Op-ed published in the Toronto Star on January 31, 2024.
By: Pari Johnston, President & CEO, Colleges and Institutes Canada
Canada’s post-secondary sector is facing an unprecedented crisis. Unless you have been living under a rock the past week, you have heard the alarm bells sounding across the country about the rapid-fire rollout of the new international student cap. While the federal government has positioned this as a quick fix for current housing and healthcare challenges, it’s a high-stakes move with far-reaching consequences.
The Immigration Minister himself has called this a “blunt tool.” In fact, it’s far worse. This hasty cap announcement will exacerbate the impact of chronic underinvestment in our publicly supported post-secondary institutions. Provincial spending on post-secondary education has diminished over the last decade. Along with tuition freezes and rising operational costs, publicly funded institutions have come to rely on international student fees to meet training demands and sustain support services for Canadian students.
The Minister’s decision to decrease international student enrollments without adequate notice or consultation has pushed Canada’s post-secondary sector to a tipping point. Never has there been a more urgent need to shift our public policy attention and federal-provincial discussions toward the sustainable funding of Canada’s colleges and universities to drive long-term growth, productivity and innovation in this country.
According to Higher Education Strategy Associates, over the past thirteen years, international student fees have sustained 100 per cent of the increased operating spending by post-secondary institutions. A substantial decline in international student enrollments, particularly in Ontario, where a cap is likely to result in a 50 per cent intake cut, equates to hundreds of millions, if not billions, of dollars lost.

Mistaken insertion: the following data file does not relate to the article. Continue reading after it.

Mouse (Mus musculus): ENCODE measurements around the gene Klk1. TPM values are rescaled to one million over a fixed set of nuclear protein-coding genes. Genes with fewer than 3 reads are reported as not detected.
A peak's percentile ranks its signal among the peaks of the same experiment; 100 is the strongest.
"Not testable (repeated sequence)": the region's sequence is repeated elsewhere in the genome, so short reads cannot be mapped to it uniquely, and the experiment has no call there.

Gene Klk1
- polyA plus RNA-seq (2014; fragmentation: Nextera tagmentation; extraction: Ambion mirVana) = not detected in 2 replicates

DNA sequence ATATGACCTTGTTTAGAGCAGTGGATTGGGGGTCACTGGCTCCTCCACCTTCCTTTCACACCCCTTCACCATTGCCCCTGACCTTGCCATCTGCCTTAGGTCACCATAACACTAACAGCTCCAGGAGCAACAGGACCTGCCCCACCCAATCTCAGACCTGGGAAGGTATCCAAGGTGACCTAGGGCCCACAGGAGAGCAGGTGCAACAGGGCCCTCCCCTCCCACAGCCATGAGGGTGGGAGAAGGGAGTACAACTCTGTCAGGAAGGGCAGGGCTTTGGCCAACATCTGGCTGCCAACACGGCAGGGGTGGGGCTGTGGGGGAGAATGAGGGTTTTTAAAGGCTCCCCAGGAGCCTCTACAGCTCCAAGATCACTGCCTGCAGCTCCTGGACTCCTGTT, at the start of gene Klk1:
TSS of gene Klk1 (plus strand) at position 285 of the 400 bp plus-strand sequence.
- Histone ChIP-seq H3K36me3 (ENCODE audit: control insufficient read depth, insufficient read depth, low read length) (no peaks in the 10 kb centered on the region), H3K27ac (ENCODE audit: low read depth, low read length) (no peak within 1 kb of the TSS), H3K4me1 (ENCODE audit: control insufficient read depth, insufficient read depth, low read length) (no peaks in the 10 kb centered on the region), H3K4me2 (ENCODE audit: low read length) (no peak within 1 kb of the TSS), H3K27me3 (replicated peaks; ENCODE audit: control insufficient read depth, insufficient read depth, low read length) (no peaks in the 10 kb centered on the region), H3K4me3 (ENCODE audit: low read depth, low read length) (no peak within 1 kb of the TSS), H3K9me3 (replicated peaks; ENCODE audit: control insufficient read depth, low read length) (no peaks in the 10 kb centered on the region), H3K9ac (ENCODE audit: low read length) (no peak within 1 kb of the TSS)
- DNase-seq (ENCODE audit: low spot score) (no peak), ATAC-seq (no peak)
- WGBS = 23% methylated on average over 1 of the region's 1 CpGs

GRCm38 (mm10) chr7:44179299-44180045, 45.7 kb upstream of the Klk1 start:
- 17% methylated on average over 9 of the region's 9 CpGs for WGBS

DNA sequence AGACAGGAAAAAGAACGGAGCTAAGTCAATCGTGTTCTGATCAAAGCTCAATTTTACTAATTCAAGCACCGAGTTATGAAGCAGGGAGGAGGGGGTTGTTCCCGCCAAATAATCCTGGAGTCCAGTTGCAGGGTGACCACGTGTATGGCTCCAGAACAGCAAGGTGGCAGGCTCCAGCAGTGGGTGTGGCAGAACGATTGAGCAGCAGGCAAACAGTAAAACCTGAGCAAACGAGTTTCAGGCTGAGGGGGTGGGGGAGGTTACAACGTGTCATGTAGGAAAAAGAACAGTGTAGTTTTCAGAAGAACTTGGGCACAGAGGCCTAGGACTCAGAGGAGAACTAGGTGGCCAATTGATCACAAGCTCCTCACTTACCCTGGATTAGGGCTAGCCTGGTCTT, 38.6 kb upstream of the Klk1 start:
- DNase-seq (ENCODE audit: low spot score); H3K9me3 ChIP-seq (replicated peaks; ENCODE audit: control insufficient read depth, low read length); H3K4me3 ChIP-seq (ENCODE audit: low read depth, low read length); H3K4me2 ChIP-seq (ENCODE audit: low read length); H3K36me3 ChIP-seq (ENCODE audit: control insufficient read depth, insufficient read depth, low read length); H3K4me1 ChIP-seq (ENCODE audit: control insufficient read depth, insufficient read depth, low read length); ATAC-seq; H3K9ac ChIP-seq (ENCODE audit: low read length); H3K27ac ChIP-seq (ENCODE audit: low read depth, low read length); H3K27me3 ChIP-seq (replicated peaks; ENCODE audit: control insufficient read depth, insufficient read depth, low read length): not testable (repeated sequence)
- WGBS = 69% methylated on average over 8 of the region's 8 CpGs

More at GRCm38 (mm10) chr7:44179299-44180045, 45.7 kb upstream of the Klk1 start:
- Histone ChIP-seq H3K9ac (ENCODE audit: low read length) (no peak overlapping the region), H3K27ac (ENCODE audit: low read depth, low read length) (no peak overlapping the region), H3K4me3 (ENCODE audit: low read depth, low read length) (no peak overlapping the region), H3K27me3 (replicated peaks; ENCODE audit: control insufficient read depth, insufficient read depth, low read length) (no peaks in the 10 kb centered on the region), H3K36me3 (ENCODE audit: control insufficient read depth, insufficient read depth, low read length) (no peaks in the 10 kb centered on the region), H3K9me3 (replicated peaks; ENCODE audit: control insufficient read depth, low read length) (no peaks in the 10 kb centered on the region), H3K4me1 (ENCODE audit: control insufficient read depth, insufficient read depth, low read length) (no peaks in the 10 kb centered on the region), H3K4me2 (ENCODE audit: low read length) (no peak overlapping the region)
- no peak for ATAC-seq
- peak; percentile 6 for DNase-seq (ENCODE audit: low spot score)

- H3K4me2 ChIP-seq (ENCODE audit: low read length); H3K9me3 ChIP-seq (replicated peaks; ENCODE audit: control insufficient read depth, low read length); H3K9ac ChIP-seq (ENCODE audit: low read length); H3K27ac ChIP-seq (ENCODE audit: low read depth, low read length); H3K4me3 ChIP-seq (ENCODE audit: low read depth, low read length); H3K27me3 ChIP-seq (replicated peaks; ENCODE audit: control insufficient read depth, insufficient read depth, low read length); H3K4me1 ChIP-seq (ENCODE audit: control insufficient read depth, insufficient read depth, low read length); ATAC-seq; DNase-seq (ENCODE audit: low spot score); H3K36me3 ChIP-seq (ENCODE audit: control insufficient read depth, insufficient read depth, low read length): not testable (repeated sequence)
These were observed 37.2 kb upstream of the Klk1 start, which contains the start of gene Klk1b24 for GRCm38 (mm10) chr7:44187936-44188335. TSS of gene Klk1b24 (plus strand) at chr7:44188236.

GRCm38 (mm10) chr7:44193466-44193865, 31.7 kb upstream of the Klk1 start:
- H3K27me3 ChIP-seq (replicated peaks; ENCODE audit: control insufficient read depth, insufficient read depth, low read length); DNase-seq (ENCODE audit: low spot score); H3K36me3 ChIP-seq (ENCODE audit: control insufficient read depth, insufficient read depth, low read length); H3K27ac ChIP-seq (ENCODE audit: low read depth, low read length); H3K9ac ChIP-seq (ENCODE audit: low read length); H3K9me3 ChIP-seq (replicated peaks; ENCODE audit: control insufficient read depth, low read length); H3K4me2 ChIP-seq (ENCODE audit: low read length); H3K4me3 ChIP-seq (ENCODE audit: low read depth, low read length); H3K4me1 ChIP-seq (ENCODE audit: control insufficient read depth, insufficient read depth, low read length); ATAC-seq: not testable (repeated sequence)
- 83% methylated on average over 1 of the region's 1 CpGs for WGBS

And this crisis extends beyond finances.
Declining enrollment not only impacts an institute’s financial sustainability but adversely affects the quality and accessibility of education for domestic students, particularly those in rural, remote, and Indigenous and minority language communities. In other words, in the context of chronic underfunding, international students don’t take spots from their domestic peers; they make them by contributing to program viability. Without enough international students, programs – and even entire institutions- may be unable to sustain themselves.
There will also be a domino effect, impacting local economies, businesses, and communities in many parts of the country.
A defining aspect of college and institute education is that curricula are designed with industry to meet business needs. Local businesses, particularly small-to-medium-sized businesses, have long benefited from the economic contributions of international students. Now, they, alongside key industries crucial to Canada’s future, are under threat.
According to Statistics Canada, the current labour shortage for those with a college or institute credential is 198,615 roles, a 65 per cent jump in five years. This shortage extends across various programs with significant international student enrollments, particularly in STEM fields critical for Canada’s economic growth.
In the health care sector, for instance, Statistics Canada reports that 62 per cent of international students training in Canada do so at a college or institute, covering roles such as personal support workers, nurses, and laboratory technicians. This underscores these institutions’ indispensable role in shaping Canada’s future workforce, making the case for sustained public investment even more critical.
Most immediately, we need a commonsense revisit of the cap’s rushed implementation with an end to the current processing moratorium. Over the medium term, the situation requires a long, hard look at public funding for colleges and universities in this country. Federal and provincial governments must engage in a serious dialogue that addresses underlying structural drivers to ensure the viability and vitality of our system.
Failure to do so risks the sector’s sustainability and, thus, the livelihoods of many Canadians and Canada’s economic outlook and social well-being. Colleges and institutes stand ready to partner in this mission-critical public policy conversation and are keen partners in finding solutions.
Let’s end the blunt force trauma of Minister Miller’s self-professed “blunt” tool and focus on the systemic issues that drove this hasty response.